Making the shift to ebooks and the various ereader hardware and software wasn't necessarily the easiest transition I've ever had to make. There is something comforting and warm about holding a traditional, real book in your hands while feasting on its printed pages.
The texture, touch and feel of ereaders, their awkward rigidity and weight - all was something that took getting used to.
My first ereader a Sony, since dead and dissected (to see how it was made), was cold to the touch, didn't bend like a paperback would, and didn't have the comfort that a hard bound book was able to provide. It did, however, hold a veritable library of books, manuals, and magazines. It was also able to read PDFs, so I was able to store most of the manuals for all sorts of appliances, devices, tools, gadgets, and whatnot. Even though it contained a whole library, the weight of the thing never seemed to increase.
Eventually, I was able to become very comfortable using the Sony. I managed to find a comfortable way of holding it that allowed me to conduct the marathon reading sessions that I've loved since my youth.
As with real books, the ePrint screen wasn't back-lit, which meant that unless you were reading by light provided by a table or bedside lamp, or other external illumination, you were SOL as far as being able to read the Sony in the dark.
Then things began to change, and not for the better. The screen began to fade out. Early ePrint screens apparently needed some more development. I did manage to get a warranty replacement unit from Sony, but over time, it too faded and died.
Well, that was the end of the Sony. For a while I was relegated to doing my reading either on-screen on my laptop, a singularly uncomfortable and unnatural way of reading for anything much other than a page or two at a time. Certainly not made for the aforementioned marathon sessions.
My friend Doug came back from a trip up north to Canada with a new iPod Touch. I was intrigued. It seemed to have a lot of capability. I even got to play with it once or twice for a few minutes. Hmmm. I grew more interested.
Eventually, I ordered one for myself. After fumbling around for a bit, I discovered how to turn it on. A major achievement, since it came with not a hint of how to turn it on being printed on the minimal packaging.
From there, I eventually managed to get fifty-some gigabytes of music stuffed into the thing, enough to go twenty-some days non-stop without repeating a tune. I also have around a hundred and fifty apps installed. Everything from a few games (I'm not much of a gamer other than solitaire), to photo manipulation software, to GPS stuff, to... well, you get the idea. There isn't much that I can't do with my iPod.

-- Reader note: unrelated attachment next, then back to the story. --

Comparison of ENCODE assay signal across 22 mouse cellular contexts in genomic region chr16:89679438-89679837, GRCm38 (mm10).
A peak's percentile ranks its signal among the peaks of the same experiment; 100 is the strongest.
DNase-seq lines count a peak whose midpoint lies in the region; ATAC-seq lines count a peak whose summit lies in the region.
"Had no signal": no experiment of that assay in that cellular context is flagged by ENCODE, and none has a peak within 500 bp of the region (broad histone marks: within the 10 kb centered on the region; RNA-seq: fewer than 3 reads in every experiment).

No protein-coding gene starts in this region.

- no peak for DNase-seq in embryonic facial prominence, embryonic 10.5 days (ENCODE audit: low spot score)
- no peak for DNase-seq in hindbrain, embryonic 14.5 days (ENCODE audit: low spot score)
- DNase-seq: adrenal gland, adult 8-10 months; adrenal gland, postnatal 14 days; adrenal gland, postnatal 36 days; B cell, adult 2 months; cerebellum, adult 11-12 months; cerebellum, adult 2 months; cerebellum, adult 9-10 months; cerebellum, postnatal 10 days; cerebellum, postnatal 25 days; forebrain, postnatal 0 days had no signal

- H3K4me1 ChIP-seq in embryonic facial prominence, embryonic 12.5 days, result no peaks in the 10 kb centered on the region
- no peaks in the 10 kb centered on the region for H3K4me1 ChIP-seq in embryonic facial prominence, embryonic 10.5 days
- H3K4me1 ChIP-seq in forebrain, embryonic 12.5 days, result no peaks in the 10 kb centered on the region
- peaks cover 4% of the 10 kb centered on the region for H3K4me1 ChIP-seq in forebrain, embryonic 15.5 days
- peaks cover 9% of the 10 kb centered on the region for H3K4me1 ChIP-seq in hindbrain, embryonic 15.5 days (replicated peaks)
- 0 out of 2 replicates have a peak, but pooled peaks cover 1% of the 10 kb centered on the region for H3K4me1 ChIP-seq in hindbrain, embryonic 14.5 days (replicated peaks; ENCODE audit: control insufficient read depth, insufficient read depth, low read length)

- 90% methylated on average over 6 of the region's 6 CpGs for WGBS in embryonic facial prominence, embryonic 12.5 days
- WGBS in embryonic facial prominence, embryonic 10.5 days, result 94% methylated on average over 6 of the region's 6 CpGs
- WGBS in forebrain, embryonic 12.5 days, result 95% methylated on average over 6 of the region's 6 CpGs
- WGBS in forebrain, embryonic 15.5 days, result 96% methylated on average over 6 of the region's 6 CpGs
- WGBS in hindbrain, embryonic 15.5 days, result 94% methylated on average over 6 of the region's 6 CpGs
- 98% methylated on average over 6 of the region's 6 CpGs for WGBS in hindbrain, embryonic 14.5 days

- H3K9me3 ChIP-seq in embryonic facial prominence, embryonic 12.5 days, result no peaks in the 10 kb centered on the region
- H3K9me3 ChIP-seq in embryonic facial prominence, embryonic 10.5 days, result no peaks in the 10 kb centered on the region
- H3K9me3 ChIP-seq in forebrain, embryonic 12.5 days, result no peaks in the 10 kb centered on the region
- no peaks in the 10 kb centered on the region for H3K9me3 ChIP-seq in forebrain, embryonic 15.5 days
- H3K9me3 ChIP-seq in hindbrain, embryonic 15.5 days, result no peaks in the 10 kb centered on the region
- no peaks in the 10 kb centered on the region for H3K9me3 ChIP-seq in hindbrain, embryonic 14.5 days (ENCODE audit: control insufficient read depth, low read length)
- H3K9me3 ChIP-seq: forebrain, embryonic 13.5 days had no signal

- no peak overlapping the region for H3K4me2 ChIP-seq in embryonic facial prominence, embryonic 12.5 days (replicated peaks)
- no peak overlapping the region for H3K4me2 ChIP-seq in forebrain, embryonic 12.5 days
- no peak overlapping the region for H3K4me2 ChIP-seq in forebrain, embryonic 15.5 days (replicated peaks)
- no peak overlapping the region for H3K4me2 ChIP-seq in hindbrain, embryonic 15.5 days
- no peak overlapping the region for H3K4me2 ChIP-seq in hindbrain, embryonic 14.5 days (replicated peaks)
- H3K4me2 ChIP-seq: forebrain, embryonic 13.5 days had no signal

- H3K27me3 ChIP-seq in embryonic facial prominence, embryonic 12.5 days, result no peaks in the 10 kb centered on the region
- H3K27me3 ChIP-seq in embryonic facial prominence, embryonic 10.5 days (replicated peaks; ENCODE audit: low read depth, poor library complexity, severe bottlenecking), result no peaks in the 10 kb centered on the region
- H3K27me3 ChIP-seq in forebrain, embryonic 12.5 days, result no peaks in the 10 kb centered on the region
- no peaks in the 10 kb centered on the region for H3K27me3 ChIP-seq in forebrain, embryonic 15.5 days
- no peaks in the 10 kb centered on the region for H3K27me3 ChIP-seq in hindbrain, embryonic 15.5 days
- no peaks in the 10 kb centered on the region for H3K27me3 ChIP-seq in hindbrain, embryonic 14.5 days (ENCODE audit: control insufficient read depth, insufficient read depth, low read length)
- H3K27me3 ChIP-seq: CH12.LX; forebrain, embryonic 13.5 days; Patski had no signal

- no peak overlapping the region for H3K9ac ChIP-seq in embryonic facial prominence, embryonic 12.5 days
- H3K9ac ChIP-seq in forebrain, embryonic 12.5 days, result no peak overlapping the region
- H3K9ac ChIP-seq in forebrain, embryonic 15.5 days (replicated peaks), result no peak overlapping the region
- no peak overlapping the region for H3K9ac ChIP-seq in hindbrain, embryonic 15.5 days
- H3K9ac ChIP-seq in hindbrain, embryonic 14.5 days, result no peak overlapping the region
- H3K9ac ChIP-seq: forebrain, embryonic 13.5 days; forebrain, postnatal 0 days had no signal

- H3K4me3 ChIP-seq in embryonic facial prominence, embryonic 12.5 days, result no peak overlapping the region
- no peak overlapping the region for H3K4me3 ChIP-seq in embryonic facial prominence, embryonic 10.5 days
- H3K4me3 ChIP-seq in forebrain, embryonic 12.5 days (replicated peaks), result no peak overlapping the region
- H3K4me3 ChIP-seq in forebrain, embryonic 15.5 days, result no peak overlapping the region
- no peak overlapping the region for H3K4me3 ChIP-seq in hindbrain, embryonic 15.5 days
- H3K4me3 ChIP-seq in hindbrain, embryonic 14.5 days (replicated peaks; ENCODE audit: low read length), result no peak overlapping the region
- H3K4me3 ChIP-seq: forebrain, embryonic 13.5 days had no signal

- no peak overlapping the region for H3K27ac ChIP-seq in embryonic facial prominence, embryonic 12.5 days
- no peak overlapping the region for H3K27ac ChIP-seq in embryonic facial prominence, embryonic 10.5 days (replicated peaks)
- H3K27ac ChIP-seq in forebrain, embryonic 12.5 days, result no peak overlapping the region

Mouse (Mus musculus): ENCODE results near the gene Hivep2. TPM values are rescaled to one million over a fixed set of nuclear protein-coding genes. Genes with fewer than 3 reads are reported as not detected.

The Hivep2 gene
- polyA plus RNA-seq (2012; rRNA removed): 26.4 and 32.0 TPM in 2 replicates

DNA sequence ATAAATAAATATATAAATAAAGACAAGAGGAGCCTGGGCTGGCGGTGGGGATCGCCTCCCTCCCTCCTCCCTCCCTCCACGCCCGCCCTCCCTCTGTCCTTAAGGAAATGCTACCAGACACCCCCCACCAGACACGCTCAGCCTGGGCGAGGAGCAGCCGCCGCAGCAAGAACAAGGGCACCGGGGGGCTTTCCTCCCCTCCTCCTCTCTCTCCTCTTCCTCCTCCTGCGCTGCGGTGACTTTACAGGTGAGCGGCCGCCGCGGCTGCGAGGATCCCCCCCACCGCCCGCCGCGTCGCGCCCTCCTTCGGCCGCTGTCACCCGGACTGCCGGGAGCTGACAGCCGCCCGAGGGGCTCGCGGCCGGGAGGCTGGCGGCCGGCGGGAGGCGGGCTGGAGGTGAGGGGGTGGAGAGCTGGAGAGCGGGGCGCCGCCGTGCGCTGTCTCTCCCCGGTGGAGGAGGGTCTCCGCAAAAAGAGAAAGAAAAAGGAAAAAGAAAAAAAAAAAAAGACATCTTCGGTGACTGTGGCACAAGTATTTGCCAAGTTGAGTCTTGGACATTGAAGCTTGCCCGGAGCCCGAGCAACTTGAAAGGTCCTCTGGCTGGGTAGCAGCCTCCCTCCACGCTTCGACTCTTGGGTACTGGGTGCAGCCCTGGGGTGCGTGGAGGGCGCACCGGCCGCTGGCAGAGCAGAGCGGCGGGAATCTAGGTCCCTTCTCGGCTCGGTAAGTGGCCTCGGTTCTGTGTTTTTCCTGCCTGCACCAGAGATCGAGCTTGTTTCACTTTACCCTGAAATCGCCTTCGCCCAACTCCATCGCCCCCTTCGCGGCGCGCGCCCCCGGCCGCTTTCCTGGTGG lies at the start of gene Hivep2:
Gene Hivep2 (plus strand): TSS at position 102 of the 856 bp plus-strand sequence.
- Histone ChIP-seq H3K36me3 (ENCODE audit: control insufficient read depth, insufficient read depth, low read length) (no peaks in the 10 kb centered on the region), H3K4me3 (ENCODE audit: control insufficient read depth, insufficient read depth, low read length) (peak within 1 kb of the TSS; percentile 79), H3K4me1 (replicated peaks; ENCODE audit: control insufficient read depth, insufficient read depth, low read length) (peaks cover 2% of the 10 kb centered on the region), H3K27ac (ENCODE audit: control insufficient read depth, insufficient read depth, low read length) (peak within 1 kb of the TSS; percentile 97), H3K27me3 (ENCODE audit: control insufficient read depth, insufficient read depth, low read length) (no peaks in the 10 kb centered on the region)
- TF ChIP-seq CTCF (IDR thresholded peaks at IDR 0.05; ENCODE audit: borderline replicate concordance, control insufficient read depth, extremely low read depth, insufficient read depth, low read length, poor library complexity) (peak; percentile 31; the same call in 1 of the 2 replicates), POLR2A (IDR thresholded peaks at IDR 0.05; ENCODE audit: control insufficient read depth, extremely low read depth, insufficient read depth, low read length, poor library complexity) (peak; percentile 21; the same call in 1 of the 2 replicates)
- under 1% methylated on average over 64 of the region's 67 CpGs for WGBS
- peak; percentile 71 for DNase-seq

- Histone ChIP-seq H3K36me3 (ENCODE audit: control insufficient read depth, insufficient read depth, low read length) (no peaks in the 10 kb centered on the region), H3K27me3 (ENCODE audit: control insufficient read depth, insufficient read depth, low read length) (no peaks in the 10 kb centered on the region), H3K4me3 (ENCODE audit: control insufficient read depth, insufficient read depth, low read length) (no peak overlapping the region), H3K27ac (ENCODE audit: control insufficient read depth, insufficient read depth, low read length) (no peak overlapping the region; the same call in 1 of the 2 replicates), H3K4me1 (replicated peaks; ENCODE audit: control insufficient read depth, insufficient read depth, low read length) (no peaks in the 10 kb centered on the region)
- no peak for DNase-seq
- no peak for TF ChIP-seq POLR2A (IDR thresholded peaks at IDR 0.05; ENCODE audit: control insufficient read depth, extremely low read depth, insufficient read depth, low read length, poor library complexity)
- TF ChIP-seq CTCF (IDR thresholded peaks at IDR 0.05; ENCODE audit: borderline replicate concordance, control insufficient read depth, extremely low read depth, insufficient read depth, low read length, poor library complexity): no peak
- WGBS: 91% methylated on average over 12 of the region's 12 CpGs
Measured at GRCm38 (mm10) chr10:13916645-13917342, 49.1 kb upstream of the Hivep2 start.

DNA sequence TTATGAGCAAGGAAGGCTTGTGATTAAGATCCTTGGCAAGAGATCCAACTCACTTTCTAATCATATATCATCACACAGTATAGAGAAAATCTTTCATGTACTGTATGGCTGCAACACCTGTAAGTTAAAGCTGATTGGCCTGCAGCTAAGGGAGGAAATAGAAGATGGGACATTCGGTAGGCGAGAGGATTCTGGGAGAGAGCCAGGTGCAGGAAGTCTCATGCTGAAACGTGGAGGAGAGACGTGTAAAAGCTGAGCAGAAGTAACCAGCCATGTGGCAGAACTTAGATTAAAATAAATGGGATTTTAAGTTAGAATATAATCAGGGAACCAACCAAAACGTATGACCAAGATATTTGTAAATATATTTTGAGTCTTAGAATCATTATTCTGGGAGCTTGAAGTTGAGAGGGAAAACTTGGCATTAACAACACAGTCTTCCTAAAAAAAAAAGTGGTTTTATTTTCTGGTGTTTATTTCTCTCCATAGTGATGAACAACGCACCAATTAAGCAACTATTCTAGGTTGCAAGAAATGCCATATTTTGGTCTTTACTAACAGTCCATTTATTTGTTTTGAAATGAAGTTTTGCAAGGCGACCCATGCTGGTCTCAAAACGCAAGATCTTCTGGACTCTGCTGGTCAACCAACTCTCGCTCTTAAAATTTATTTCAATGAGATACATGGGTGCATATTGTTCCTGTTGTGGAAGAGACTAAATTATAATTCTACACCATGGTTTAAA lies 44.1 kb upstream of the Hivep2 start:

The best thing though is, I can read books on it. Yeh, I know. For something so small, you'd think that would also be a 'singularly uncomfortable experience.' But, it isn't. It's great. It's light, it's easy to hold in one hand, and it has a back-lit screen.
Have readers come a long ways. I have readers for Barnes and Noble's Nook, Google's Ebook Reader, the Bluefire Reader, Goodreads reader, Kobo reader, Kindle reader - That's the Amazon Kindle reader, Overdrive reader, Sony Reader, Google Playbooks for audio books, Stanza reader, and the Wattpad reader, plus a whole slew of apps for places to buy books in various formats for the various readers I have. I can read just about anything from anywhere with no more effort than a couple of flicks of my thumb or a finger over the iPod screen
I've probably got upwards of 700 books hanging out on my iPod. Can you imagine that? Massive amounts of tunes, massive amounts of books, massive amounts of apps to do massive amounts of things, all resident on something that's about a 1/4" thick by 2-1/4"x4-1/4". Simply amazing.
So, what led me to this rant for the iPod was this. The other day, at our Men's Group meeting at the Purple Toucan, Craig had brought me eight paperbacks, all part of a series of books, (The Camulod Chronicles in the US, and The Arthurian Saga in the UK, and A Dream of Eagles in Canada... Why?) by Jack Whyte. He had given me the first book in the series quite some time ago, and I had really liked it. But, with time I had forgotten about it until he dropped the bag full of books in my lap - well, onto the tabletop, anyway.
After I got home that evening, I scanned through Craig's books. I was looking forward to taking up with the second book in the series. A good bedtime read always helps one get to sleep. But, wait... I can't read that in bed. Not without turning on my bedside lamp, which I've found, sort of destroys the mood. My iPod, with it's back-lit screen, provides enough light to read by, but without disturbing Dianna. I was amazed how I felt, wishing that the books were in electronic format for that comfy bedtime read. Can't do that with real books. I think I've discovered that that is the one downside to real books. They don't come with a back-lit screen.
I guess I really have become caught up with the technology. One thing, the back-lit screen and, well, ok, those two things, the back-lit screen, a huge memory to hold a ton of books and, well, ok, those three things, the music, the apps... Shoot, about the only things missing is the flexibility of real paper and, of course, the smell of paper.
Ever walk into a library or a used bookstore and the smell hits you? That's another thing going by the wayside. Old bookstores. Brick and mortar bookstores. You'll never get that old book smell at Amazon.com or some other online bookstore. I guess those are just things to wax nostalgic about as you curl up under your blanket late in the evening with your reader.
I wonder if they have candles with that old book smell?